Top 5 stories on SummitDaily.com, week of May 12
Editor’s note: Stories in this list received the most page views on SummitDaily.com for the past week.
Arapahoe Basin Ski Area announced last week it will extend its skiing and riding season for at least one weekend, with the possibility of more. After the ski area closes down its seven-day-a-week operations effective June 2, it will reopen for at least one more long weekend from June 7-9. The Legend may open for more weekends after that, conditions permitting. A-Basin spokeswoman Katherine Fuller said in an email Tuesday there is currently no time frame for when a subsequent announcement about staying open past June 9 will be made.
The National Park Service announced the Great Sand Dunes joins three other national park sites in Colorado and about two dozen national parks around the country in being designated International Dark Sky Parks. The designation, by the International Dark-Sky Association, recognizes the park, northeast of Alamosa, for its efforts and commitments to preserving “the exceptional quality of its dark night skies.”
“It’s no surprise that Great Sand Dunes has been building a reputation for good night sky viewing,” said Pamela Rice, park superintendent, in the release. “The dry air, high elevation and lack of light pollution all make the park an ideal dark-sky destination. Story from The Denver Post.
The mood was light at the 26th annual Summit County State of the River conference in Silverthorne Pavilion due to robust snowpack in the mountains and the recent approval of a drought contingency plan in the Lower Colorado River Basin. However, when it comes to water, consistency is preferred over short-term victories, and the West is still in the midst of a long-term water shortage in Lake Powell and Lake Mead, primary reservoirs that serve 40 million people. For that reason, the Upper Basin states — Colorado, Utah, Wyoming and New Mexico — have to also come up with their own drought contingency plans. Colorado might be heading into choppy waters as one of the requirements of a drought contingency plan — demand management — could pit communities and regions against each other as they fight to retain among the most precious legal rights available in the state — water claims.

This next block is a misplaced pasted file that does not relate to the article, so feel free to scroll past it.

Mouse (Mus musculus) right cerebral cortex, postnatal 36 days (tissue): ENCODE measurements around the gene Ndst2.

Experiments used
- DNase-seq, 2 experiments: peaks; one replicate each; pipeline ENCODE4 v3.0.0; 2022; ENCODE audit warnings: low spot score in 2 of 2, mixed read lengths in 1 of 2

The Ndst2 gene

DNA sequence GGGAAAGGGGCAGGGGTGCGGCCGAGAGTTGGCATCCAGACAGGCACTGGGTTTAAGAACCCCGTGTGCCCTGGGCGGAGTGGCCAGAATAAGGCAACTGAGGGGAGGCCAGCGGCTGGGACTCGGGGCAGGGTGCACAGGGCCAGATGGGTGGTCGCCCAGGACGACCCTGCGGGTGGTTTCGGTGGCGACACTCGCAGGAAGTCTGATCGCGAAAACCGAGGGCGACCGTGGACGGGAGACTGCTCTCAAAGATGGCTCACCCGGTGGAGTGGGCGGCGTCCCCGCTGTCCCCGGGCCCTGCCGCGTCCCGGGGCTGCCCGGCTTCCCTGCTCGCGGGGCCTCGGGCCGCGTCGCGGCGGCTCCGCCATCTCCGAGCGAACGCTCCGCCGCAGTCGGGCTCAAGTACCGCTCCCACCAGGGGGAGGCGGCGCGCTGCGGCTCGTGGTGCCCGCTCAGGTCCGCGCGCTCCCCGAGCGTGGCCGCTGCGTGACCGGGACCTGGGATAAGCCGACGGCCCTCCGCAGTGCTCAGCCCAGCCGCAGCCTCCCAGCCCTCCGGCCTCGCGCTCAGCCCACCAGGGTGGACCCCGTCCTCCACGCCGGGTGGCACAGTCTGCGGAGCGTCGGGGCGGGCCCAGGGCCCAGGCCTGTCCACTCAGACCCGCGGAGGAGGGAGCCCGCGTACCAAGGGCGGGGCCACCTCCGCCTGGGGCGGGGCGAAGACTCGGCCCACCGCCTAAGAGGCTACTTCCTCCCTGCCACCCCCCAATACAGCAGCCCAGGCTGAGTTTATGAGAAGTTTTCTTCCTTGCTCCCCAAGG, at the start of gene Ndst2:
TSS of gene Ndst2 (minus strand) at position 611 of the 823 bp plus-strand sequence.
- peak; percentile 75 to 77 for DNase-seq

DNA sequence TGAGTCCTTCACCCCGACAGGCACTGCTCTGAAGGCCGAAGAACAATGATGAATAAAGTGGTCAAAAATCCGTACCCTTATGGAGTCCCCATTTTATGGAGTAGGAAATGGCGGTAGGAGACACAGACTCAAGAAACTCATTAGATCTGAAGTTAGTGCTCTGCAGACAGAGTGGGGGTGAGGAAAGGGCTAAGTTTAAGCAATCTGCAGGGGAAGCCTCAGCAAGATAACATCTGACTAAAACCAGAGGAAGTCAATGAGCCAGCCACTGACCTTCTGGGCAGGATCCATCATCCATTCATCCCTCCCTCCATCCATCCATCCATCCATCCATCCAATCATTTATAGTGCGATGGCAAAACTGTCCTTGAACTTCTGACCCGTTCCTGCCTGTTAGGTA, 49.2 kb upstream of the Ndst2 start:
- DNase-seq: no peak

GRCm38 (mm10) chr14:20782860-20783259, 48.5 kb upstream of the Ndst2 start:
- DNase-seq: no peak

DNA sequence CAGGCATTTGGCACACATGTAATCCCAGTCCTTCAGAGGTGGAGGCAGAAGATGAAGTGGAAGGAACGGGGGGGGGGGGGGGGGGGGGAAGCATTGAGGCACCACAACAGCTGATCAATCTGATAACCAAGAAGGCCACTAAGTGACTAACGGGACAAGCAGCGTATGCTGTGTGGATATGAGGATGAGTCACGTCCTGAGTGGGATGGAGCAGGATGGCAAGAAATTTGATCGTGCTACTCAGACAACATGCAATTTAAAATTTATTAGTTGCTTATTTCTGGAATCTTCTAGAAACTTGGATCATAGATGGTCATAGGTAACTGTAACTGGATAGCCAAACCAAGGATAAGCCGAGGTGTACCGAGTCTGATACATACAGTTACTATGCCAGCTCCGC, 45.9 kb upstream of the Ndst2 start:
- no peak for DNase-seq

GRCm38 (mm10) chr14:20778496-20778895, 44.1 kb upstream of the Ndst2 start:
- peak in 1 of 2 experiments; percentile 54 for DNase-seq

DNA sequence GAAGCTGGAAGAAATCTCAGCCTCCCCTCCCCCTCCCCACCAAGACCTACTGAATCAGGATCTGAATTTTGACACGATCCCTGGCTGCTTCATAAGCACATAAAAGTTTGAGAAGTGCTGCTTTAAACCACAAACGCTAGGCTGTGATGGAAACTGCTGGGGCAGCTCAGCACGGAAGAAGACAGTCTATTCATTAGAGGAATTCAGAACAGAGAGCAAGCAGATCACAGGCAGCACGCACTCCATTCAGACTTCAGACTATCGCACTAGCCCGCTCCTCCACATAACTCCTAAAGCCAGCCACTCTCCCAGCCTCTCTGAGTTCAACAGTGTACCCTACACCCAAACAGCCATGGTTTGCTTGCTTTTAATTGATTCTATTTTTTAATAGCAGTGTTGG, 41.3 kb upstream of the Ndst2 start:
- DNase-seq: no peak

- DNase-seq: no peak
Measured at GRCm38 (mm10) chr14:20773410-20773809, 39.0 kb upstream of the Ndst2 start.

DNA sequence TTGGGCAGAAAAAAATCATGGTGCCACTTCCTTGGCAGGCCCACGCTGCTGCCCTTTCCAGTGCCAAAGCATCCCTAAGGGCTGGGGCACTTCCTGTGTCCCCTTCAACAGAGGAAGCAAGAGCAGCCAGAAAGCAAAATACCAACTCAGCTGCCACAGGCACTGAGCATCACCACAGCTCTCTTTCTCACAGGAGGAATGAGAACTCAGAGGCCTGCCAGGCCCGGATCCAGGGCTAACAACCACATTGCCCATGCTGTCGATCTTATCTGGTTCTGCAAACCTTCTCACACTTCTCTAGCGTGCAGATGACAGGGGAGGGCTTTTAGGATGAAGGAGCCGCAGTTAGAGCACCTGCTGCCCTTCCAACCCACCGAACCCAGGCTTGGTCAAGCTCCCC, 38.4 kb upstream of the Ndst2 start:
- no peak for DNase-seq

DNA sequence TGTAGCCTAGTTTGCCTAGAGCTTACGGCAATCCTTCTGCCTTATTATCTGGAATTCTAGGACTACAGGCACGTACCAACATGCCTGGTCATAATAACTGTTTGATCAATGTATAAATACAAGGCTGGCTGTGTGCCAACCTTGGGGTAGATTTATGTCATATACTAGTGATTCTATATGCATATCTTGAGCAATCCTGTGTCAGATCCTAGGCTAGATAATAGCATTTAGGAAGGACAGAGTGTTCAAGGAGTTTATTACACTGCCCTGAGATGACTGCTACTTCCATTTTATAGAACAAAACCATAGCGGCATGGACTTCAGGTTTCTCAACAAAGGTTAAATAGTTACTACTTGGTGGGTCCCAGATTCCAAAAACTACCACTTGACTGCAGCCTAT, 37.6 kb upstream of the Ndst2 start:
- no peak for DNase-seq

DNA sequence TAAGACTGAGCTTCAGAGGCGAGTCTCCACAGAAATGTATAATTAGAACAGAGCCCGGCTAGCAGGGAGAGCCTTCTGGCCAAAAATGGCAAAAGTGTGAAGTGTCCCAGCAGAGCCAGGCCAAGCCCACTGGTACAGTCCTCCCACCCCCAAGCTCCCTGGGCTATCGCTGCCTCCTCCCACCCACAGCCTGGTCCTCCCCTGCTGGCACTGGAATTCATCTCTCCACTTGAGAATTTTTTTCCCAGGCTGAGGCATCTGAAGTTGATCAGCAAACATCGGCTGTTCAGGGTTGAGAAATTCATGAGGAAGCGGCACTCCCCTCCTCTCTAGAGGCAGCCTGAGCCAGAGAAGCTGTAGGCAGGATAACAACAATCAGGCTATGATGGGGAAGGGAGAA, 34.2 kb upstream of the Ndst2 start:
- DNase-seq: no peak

When wolf watcher Rick McIntyre retired from his position with the Yellowstone Wolf Project in February 2018, the national park also decided to make some changes. After wolves were reintroduced to Yellowstone, some were affixed with high-frequency tracking collars that cast out signals, and McIntyre and his colleagues carried directional antenna-like receivers that zeroed in on the wolves. Find Rick and you found wolves. After his retirement, the Yellowstone Wolf Project chose to no longer routinely share the whereabouts of wolves. The park today has about 80 to 100 wolves, half the number found in the late 1990s, but the odds of seeing one are still pretty good. Word of wolf sightings is still spreading on at least three in four days.
After months of closed-door discussions, a long-term ground lease between the town of Breckenridge and Vail Resorts is finally a reality, paving the way for a long-awaited parking structure to be built on the South Gondola Lot. At one time, few people thought such a deal was possible, as Vail Resorts and the town could not seem to come to an agreement over the resort-owned lot. Council passed the agreement last week, entering a 50-year lease with the company. The lease details a desired timeline, each party’s responsibilities and how they’ll split control and parking revenues. It also comes with options for the town to renew for two additional 10-year terms, giving Breckenridge a 70-year run with the parking structure.
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